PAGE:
The only reason I am including Christmas at all is because the first moments of the morning encapsulated, for me, the true Christmas spirit. First, the girls slept in until 6:45 or some luxurious time. It was so late that I woke ahead of them, wondering what had happened. Usually, when they wake up, they cry, but Christmas morning, I heard bits of happy noise and then quiet and then more happy noise and then quiet. Finally, Manny got up and insisted we get Glory and Elena so he could go see what was under the tree. When we opened the girls' door, they both were jumping up and down in their cribs in their completely dark room and laughing hysterically. It was magical and totally unprecedented. I don't know what prompted their joyous outburst, but it was as if they understood what a mysterious miracle Christmas is and how it, in concert, with all that followed makes all the difference, even in a world where unimaginable losses are sustained in lands that have already endured far too much. Who can hold all that? It is bleak and then there's Christmas.
On January 14, we said goodbye to Aslan, the golden retriever we brought home from the appropriately named Humptulips, Washington, just one month after we were married in 1999. He was the best dog I ever knew. As I drove past the Aurora Animal Hospital today, I remembered that I took him there for some care in his first few months and that I had given myself a headache suppressing sobs in front of the vet because I did not feel like I could care for him, like I didn't want to do the hard work required to care for him. I really wanted to give him back. He was a puppy and puppies are high maintenance. And he bit me ALL THE TIME, at least for a few weeks, which then, felt like the biggest, most worst thing ever. What did I know? The ironic part is that we became a family with Aslan, until he got downgraded to furniture status when Glory and Elena entered the picture. He also had to endure a number of episodes where I screamed, "Don't touch me!" repeatedly like a crazy person because I was that close to the edge and he was the only one to whom I could behave that way. As the girls have gotten older, I have gotten better and stopped wishing that, once again, I could give Aslan back. And then, gone. Too sudden. Too soon. I thought we would have more time and I realize now that I liked Aslan so much more than most people. I was just never responsible for all those said people's care. I wish we could have had him forever. I wish he had the lifespan of a chimpanzee or a sea turtle, so he could have sat by us as we laid down one last time. He was so much more of a faithful friend to me than I ever was to him and I am grateful for the last time he jumped on the bed after Sam got up with the kids, which he stopped doing long ago. And I am grateful for his last moments at home, as he patiently laid still (this time he had no choice) and allowed Elena to sit on his back while Glory put the baby sunglasses on him, exclaiming "glasses!" and the toy pot on his head- "Hat!" And I am grateful for the morning in early January when I found Manny on the floor next to Aslan. I asked him if he wanted to get back in bed and he said, "no. I'm going to lay here with Aslan." And I am grateful for his last smile, perhaps morphine induced, but a big smile anyway and that he let me lay myself upon him in thankfulness and regret for all the years we had and for all the ones we sort of missed while we were going through the painful process of becoming better than we are. He got the worst of us. But at least we were together and hopefully the chaos around him brought some untold joy...or annoyance. Either way, at least he is not stuck in dog pergatory, like a silly poem suggested that the animal hospital mailed us. I like to think Aslan is running with Grandpa Hal or Jesus or both, but I certainly don't like to think of him being stuck in some smallish meadow with a bunch of other dogs until Sam or I dies and comes to take him across the rainbow bridge to heaven. That actually wouldn't be pergatory for Aslan. It would be HELL. Anyone who knew Aslan knew he never met a person he didn't like and he NEVER met a dog he did like.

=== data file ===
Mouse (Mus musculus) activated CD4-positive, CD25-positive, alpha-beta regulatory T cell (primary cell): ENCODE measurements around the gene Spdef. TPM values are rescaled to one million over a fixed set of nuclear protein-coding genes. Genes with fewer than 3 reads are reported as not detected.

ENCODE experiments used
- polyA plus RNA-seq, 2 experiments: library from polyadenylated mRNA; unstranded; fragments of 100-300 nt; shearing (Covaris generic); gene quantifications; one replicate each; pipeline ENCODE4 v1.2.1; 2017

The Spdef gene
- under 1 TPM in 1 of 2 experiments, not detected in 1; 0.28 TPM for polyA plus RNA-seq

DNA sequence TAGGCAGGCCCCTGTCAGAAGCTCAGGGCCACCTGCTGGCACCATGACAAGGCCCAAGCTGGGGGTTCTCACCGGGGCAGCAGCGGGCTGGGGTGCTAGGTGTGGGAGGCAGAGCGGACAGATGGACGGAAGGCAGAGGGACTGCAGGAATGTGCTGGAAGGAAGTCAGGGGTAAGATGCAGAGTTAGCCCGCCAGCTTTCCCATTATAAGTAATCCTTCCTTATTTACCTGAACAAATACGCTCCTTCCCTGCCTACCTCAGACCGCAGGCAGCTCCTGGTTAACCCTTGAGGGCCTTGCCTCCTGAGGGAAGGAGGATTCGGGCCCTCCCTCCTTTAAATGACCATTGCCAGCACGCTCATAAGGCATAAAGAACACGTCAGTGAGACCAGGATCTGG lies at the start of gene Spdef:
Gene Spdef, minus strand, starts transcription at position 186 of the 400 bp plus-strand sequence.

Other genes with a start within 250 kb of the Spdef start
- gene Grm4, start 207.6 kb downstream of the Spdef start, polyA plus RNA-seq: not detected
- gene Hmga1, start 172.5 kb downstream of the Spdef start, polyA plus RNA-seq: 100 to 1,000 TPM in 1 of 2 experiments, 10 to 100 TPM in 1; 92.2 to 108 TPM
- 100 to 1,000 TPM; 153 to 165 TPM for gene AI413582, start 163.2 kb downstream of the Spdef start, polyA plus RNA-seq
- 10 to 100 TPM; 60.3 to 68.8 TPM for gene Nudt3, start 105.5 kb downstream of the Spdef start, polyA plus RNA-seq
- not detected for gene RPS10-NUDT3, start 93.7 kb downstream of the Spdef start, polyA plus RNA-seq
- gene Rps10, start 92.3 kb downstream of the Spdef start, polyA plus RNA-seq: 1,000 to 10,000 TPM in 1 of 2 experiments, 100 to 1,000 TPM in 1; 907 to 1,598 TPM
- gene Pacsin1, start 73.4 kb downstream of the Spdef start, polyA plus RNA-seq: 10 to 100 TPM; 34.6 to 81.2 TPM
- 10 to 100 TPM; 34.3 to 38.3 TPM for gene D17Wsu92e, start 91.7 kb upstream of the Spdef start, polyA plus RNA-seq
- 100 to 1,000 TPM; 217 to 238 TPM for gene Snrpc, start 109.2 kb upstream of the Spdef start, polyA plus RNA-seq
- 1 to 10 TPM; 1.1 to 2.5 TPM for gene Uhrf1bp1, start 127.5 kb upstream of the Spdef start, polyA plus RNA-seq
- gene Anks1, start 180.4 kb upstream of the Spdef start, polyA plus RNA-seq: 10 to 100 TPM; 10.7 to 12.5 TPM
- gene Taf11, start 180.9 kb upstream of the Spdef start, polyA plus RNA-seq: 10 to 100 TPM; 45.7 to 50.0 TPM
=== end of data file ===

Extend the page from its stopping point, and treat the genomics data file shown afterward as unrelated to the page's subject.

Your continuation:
There has been all kinds of wonder since that day. Outpourings of kindness from friends and family who loved Aslan. Manny's imagination has taken off and every moment is a new opportunity for the creation of story or just for a passionate exclamation. Yesterday, on our way back from Trader Joe's, there was a jet flying overhead and Manny started to yell and point, "THIS IS MANNY'S HOUSE! THIS IS MANNY'S HOUSE!" It was brilliant. But around every corner, I expect to see Aslan and it makes me terribly sad. I wish I could also say it made my house terribly cleaner, but this is doubly untrue since the vacuum broke and Aslan apparently ate pounds of food every day that the children scattered all over the house. He did a good job. He was a good dog. This experience with him has taught me so much. I now understand why people have hallways crammed with framed pictures of their children from infancy through graduation. We need those visual reminders of who our loved ones have been to us, or when things get hard, we run the risk of forgetting. We must live in the moment, yes. But we best live in the moment when we allow ourselves to be decorated in all that we have known before. That is what makes us the most lovely. Our story. And lip gloss.